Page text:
Cardinal Raymond Burke was asked about what to do if a family member brings their gay partner to an event which, I guess, we can use as a guideline to answering the question in my title.
This is a very delicate question, and it’s made even more delicate by the aggressiveness of the homosexual agenda. But one has to approach this in a very calm, serene, reasonable and faith-filled manner. If homosexual relations are intrinsically disordered, which indeed they are — reason teaches us that and also our faith — then, what would it mean to grandchildren to have present at a family gathering a family member who is living [in] a disordered relationship with another person? We wouldn’t, if it were another kind of relationship — something that was profoundly disordered and harmful — we wouldn’t expose our children to that relationship, to the direct experience of it. And neither should we do it in the context of a family member who not only suffers from same-sex attraction, but who has chosen to live out that attraction, to act upon it, committing acts which are always and everywhere wrong, evil.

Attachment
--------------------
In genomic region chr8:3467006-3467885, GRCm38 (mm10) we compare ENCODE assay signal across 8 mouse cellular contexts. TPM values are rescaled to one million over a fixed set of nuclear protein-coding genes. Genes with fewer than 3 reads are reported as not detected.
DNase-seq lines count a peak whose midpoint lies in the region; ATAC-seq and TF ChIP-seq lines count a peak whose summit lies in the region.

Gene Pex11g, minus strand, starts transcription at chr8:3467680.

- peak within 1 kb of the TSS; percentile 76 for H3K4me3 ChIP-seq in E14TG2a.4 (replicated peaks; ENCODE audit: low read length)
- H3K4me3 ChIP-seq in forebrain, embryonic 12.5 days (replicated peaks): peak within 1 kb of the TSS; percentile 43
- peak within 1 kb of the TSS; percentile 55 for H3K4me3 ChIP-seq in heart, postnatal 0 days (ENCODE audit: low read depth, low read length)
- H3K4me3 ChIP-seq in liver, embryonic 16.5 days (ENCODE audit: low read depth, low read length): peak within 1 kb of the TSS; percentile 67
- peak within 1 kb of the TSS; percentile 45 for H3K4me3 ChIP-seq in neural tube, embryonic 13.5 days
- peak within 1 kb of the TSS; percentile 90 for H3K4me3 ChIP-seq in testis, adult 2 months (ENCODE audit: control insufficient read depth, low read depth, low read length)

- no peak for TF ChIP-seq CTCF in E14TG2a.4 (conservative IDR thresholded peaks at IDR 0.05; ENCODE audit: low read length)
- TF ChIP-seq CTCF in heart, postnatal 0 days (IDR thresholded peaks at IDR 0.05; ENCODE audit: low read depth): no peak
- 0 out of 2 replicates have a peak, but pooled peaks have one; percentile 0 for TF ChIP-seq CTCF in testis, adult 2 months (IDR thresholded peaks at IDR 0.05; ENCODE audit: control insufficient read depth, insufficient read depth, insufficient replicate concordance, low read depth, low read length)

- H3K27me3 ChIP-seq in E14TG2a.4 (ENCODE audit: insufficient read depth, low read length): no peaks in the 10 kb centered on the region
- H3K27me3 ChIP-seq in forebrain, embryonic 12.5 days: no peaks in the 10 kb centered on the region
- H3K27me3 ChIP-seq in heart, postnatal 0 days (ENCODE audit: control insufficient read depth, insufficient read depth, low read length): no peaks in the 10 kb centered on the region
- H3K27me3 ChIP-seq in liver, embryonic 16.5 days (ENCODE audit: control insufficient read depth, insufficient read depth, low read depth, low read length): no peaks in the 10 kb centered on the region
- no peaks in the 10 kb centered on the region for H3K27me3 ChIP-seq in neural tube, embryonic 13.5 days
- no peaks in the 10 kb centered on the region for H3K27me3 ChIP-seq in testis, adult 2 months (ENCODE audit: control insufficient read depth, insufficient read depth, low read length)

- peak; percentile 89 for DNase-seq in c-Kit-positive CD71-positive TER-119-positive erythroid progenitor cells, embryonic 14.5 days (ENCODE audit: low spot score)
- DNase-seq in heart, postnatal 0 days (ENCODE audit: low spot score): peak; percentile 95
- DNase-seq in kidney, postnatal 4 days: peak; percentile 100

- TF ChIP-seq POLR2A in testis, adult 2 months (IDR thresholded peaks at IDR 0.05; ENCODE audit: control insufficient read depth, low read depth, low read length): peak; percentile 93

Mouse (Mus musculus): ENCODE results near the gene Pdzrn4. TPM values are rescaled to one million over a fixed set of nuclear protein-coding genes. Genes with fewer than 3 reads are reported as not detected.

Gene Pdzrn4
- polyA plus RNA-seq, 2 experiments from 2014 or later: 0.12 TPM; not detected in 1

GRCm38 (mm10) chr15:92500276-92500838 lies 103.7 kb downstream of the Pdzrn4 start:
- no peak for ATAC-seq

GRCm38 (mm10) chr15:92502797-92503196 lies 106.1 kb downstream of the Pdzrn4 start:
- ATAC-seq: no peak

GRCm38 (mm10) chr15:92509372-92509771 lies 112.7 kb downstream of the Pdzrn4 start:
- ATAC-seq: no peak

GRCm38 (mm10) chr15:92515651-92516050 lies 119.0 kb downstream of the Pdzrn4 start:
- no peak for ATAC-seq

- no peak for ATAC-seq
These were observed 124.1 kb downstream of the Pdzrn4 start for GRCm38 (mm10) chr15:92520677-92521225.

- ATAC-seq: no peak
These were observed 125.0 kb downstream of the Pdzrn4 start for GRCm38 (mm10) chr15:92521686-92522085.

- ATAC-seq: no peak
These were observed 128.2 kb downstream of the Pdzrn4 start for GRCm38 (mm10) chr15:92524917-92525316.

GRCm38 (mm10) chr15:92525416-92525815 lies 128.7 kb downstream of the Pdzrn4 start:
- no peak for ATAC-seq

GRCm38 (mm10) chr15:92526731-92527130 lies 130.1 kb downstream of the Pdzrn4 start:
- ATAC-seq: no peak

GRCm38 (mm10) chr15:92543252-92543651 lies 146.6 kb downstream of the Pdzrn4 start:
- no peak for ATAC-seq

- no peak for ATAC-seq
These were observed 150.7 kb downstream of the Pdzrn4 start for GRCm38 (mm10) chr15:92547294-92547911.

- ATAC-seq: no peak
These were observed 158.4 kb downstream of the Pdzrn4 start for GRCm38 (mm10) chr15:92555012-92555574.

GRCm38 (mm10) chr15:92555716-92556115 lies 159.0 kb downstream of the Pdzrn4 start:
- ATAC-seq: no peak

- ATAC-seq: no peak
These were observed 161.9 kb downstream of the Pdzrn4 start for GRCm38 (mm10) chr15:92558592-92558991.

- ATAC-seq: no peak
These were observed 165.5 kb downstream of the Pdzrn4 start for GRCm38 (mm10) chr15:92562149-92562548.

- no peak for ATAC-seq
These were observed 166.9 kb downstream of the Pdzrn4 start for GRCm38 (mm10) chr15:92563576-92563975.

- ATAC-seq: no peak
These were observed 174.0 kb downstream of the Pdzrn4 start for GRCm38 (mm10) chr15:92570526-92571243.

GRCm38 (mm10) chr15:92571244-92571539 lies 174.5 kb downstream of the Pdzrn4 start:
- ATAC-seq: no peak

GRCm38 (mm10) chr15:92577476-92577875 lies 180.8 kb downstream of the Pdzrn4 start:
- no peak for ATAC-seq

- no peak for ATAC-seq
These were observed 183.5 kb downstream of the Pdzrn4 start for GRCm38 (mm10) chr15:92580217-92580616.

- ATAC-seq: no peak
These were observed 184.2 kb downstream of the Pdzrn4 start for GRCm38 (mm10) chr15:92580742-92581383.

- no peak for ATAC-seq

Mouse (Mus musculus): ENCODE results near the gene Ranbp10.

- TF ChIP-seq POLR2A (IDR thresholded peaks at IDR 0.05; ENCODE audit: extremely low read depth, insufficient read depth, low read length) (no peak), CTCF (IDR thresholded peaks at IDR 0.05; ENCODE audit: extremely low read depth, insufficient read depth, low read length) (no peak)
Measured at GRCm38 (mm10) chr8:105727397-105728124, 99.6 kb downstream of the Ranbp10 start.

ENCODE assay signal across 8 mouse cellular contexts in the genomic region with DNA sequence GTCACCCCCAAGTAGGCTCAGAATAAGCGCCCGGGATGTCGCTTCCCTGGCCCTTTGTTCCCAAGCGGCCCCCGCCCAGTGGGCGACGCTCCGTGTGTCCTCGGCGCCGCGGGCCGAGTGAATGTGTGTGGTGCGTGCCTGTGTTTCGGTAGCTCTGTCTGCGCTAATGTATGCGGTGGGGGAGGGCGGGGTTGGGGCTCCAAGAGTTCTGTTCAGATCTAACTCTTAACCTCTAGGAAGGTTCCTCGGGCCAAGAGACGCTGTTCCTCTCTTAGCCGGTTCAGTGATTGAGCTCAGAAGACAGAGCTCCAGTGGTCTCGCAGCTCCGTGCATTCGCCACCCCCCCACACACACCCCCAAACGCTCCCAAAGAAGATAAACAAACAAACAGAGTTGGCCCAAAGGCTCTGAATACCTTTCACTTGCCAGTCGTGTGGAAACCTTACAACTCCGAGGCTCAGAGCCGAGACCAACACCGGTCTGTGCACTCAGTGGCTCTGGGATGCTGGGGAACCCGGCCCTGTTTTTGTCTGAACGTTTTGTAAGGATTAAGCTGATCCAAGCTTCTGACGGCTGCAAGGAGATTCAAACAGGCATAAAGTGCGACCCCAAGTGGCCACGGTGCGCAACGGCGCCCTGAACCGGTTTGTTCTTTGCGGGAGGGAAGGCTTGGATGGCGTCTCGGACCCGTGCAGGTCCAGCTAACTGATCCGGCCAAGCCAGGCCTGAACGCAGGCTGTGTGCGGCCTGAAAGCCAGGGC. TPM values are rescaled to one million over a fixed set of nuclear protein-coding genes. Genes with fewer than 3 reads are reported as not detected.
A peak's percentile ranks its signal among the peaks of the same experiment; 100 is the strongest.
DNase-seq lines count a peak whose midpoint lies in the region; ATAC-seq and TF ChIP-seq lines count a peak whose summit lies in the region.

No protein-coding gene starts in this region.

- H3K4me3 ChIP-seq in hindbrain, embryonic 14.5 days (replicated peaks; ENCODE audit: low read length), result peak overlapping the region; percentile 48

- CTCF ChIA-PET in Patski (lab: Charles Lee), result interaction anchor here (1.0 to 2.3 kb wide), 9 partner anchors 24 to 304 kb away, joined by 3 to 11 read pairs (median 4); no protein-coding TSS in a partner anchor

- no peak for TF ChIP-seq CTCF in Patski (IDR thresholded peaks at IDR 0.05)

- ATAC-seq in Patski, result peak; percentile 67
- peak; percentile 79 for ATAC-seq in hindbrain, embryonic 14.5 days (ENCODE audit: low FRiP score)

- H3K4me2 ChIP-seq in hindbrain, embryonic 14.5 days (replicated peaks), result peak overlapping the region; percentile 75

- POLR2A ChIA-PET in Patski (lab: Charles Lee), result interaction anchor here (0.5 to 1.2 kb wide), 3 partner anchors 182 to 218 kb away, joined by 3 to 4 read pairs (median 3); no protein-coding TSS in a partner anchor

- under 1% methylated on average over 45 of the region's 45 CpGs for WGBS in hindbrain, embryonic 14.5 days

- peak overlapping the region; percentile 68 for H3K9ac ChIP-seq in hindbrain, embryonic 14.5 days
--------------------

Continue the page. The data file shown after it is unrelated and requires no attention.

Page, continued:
And so, families have to find a way to stay close to a child in this situation — to a son or grandson, or whatever it may be — in order to try to draw the person away from a relationship which is disordered.
And we know that with time, these relationships leave the person profoundly unhappy. And so it’s important to stay [as] close as one can. But, that particular form of relationship should not be imposed upon family members, and especially upon impressionable children. And I urge parents or grandparents — whoever it may be — to be very, very prudent in this matter and not to scandalize their children or grandchildren.
Well. I certainly do regard the priesthood as a festering tradition of ignorance and evil, and I am concerned about not doing harm to my children and grandchildren, but I’m not going to accept the recommendations of an evil person. We should do the opposite. If a priest shows up at your garden party, don’t shun them, or call the police, or throw them out — treat them with sympathy and understanding. Explain to your kids that sometimes people fall into a bad crowd and make poor life decisions, but we still have to treat them with the dignity and respect owed to all human beings, no matter how flawed. Don’t try to convert them, no matter how obvious their suffering, because we don’t know what led them to this disgraceful state, and disrupting their life may cause even greater misery.
Let the kids learn from this person’s example…but by no means allow your children to be alone in a room with a Catholic priest.